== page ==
Riot police fire tear gas to disperse Hong Kong protesters
The protests in Hong Kong's Kowloon district have wrapped up on this ninth consecutive weekend of mass demonstrations.
Here's what happened today:
- Rival protests: There was the main anti-extradition bill, anti-government march in Kowloon, and a smaller pro-police assembly in Causeway Bay's Victoria Park that ended in the late afternoon.
- Illegal assembly: The Kowloon march began in Mong Kok, but instead of finishing at the designated end point, protesters continued to Nathan Road. By deviating from the police-approved route, the march became an illegal assembly.
- Siege on police station: The protests quickly got ugly as night fell, with protesters surrounding and vandalizing the Tsim Sha Tsui police station. They broke car windows, lit a blaze outside the station, threw eggs, shone laser pointers at officers' faces, and graffitied obscenities onto the station walls.
- Showdown with police: Riot police were mobilized in the evening. Things got tense, with police firing tear gas and protesters throwing bricks, but the roads were cleared by 11:30 p.m.
Angry protesters forced a group of police to retreat behind the walls of a police station in Wong Tai Sin.
The protesters, who vastly outnumbered the police, were throwing projectiles like water bottles and rocks at the officers. Some of them vandalized the outside walls of the station with graffiti.
Police fired tear gas after futile attempts to disperse a crowd of protesters, they said in a statement.
"Police also appeal to the residents in the area to stay tuned to the latest situation and if necessary, stay indoors and keep their windows closed," the statement added.
Watch the scene here:
Dozens of protesters are locked in a standoff with riot police who have deployed tear gas near a bus terminal in Wong Tai Sin. Police appear to be surrounded by protesters.
Some scuffles broke out earlier in that area, with protesters throwing umbrellas and other projectiles at police, footage from local media showed.
After a long day of protesting, most people in Kowloon are heading home. They are catching the last trains -- nobody wants to be stranded, or risk being cornered by police.
There were reports earlier tonight that the protesters were heading to the Cross-Harbour Tunnel, potentially to block vehicles traveling between Hong Kong Island and Kowloon, but the tunnel is now open and running as usual.
The roads that had been occupied earlier are now also largely clear.
Footage from local media show some scuffles breaking out in a different section of Kowloon -- Wong Tai Sin. Protesters there are throwing umbrellas and other projectiles at police, who seem to be retreating.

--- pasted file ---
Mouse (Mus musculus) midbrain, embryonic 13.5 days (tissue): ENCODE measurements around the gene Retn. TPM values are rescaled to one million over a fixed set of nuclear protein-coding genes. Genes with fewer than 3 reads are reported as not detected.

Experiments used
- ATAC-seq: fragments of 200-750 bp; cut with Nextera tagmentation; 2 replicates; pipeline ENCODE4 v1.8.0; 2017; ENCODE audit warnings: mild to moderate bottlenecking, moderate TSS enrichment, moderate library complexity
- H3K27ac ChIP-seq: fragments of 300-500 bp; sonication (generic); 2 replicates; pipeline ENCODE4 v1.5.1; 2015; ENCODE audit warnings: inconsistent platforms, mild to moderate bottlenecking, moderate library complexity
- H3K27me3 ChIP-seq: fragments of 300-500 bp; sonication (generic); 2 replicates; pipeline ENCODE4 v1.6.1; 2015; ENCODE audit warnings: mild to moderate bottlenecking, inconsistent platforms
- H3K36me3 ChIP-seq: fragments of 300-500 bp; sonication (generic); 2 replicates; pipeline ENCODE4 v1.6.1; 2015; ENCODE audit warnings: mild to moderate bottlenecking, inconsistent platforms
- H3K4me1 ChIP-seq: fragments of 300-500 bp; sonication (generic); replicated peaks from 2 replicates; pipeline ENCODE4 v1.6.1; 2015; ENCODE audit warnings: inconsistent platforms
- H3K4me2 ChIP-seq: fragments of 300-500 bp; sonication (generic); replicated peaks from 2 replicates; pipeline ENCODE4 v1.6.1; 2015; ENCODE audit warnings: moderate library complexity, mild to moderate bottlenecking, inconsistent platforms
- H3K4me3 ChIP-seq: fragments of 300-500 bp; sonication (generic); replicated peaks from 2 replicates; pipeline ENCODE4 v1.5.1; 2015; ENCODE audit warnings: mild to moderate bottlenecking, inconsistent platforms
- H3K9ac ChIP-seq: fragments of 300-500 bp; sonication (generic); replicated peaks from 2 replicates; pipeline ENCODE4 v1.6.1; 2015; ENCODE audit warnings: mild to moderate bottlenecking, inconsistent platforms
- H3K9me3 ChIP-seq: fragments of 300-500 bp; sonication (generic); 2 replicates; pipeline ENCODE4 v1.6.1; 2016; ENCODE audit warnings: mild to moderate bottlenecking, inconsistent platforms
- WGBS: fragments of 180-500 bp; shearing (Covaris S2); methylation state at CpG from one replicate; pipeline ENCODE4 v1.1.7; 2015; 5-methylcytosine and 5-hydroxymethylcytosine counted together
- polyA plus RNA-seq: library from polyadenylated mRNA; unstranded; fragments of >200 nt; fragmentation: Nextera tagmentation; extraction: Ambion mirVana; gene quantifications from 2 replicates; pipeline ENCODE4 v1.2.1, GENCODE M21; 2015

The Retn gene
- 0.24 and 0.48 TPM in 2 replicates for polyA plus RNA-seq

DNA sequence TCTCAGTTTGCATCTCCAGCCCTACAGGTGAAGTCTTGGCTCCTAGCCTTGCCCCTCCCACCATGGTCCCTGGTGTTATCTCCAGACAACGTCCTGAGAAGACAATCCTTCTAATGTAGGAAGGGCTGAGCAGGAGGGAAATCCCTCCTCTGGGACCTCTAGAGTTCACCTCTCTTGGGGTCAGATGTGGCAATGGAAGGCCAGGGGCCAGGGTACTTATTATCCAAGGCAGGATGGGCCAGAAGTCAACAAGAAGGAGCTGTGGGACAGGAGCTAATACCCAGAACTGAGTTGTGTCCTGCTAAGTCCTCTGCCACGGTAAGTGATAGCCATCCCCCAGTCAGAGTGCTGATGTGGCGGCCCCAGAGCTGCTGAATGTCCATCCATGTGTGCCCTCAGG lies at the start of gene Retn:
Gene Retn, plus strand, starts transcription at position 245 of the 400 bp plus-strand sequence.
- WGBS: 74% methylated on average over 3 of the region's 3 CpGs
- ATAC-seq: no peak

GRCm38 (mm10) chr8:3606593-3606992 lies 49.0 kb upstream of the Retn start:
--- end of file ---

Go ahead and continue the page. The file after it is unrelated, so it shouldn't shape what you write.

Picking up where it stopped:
Nathan Road, the major artery in Hong Kong's Kowloon district, is clear now as we approach midnight local time.
It had been blocked earlier this afternoon as protesters stopped traffic and cut cables for traffic lights on the road.
Now, the road is clear with no protesters, all the way from the Jordan subway station to Mong Kok Road -- a solid 15 to 20 blocks where the action had been taking place.
The last stragglers, a few hundred protesters, are now gathering at Hong Kong Polytechnic University.
This is the ninth straight weekend of protests in Hong Kong -- and police, who have been deployed to respond each weekend, after already having worked weekday protests in some cases, are showing signs of strain.
"The police are frustrated," said CNN International Correspondent Matt Rivers, citing a confrontation two weeks ago when the police shouted back at a female protester.
"Frankly, it was not a professional scene among that police force. But it was also kind of a human scene, in some ways, where you saw the police expressing their frustration, basically telling the woman to shut up.
Night after night, they're out here, sweating, full riot gear. They don't necessarily agree with what the protesters are doing, they don't like the fact that they're firing tear gas in their own city in an unprecedented way. So there is frustration on both sides, but these protesters are going to keep coming out here because they believe that none of their demands have been addressed, and until they are, I don't see how this stops," Rivers said.
Watch the scene here:
Trains running on the Tsuen Wan and Kwun Tong subway lines have been modified by police request to clear the protests.
Normal service trains will not stop at the Yau Ma Tei and Mong Kok stations, but additional trains will be arranged to help passengers at those stations leave.
As protesters and police clash in Kowloon, business owners are taking a big hit.
A restaurant owner told CNN his establishment was empty -- on Saturday night, which should be the busiest time of the week. He doesn't support the protesters, but his relatives do -- exemplifying the deep social divide that has torn apart some Hong Kong families in the past two months.
Business leaders in the are city complaining of an economic toll due to the near-continuous protests, citing a decrease in retail sales compared to this time a year ago.
Watch the clip here:
As riot police fire tear gas at crowds of protesters, they're leaving gas canisters and casings strewn on the street along Nathan Road.
The protesters and police are back to a tense stand-off, after charging protesters were pushed back by the gas.